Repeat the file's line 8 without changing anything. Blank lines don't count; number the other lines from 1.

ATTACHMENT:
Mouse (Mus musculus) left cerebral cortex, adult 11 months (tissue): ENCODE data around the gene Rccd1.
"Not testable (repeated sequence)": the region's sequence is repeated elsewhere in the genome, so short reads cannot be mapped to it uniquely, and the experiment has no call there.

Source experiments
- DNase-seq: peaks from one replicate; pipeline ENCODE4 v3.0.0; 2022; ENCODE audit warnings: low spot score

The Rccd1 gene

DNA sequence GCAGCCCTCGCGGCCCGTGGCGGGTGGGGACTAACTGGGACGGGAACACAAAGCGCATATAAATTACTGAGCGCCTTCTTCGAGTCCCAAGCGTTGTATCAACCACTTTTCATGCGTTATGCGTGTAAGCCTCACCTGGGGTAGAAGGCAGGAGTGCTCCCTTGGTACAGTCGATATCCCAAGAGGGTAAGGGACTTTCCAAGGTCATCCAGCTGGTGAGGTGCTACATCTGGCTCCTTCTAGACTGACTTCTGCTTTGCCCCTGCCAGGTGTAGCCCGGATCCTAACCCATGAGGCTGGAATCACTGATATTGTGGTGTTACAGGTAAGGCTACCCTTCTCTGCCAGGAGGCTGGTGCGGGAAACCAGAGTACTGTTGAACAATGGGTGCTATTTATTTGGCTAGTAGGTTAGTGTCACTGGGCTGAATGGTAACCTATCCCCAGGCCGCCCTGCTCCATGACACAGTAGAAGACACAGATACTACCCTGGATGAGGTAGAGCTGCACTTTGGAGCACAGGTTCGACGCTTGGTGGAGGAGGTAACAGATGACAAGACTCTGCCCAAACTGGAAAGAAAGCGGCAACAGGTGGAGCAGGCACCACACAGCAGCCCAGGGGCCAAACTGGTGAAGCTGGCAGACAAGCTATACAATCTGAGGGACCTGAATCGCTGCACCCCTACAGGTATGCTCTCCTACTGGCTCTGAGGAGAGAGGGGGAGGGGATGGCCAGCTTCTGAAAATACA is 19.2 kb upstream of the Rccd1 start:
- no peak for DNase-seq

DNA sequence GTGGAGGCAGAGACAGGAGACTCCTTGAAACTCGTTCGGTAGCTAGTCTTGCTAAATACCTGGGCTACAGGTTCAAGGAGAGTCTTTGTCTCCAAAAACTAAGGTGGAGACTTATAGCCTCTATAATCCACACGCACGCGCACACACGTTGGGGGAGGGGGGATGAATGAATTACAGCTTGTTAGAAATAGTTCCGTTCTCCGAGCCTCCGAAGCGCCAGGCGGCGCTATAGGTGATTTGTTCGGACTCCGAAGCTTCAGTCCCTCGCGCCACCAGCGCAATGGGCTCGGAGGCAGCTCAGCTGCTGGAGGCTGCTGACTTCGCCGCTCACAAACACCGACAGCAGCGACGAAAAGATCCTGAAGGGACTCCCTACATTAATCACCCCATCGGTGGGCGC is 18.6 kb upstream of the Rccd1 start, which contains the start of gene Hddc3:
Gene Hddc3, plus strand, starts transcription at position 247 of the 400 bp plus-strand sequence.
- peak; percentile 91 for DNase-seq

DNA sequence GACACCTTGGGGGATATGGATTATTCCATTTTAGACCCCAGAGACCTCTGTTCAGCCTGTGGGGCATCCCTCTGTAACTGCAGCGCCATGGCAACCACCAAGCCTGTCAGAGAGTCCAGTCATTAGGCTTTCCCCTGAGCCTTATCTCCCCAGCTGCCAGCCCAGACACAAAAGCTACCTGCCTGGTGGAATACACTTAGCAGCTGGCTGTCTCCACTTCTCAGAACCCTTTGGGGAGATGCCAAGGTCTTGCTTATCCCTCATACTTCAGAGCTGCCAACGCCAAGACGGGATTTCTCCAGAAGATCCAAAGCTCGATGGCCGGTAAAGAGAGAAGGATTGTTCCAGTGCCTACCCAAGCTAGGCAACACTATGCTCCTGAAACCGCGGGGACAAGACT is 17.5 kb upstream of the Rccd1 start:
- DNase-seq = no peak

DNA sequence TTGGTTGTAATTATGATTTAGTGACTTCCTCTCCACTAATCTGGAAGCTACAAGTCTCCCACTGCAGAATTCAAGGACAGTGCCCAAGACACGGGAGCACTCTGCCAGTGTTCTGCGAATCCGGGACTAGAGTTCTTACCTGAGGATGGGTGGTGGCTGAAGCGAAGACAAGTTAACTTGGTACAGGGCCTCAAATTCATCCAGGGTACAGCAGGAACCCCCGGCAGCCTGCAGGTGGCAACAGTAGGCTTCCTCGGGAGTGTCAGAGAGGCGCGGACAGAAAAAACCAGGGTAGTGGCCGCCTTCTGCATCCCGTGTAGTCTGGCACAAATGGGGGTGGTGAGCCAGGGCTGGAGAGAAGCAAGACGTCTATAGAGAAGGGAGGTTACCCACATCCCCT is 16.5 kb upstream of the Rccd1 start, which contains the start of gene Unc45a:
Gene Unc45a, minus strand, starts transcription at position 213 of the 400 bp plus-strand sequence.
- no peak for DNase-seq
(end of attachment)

DNA sequence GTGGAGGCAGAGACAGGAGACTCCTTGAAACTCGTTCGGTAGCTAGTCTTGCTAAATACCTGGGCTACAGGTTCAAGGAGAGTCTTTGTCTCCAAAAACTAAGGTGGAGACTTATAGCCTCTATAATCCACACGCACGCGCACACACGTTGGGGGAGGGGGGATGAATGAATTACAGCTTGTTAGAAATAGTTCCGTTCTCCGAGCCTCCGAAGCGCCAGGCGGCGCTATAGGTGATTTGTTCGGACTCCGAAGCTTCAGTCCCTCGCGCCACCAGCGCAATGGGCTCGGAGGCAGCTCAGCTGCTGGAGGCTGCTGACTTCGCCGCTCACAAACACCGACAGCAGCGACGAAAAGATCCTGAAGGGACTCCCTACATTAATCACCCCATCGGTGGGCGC is 18.6 kb upstream of the Rccd1 start, which contains the start of gene Hddc3: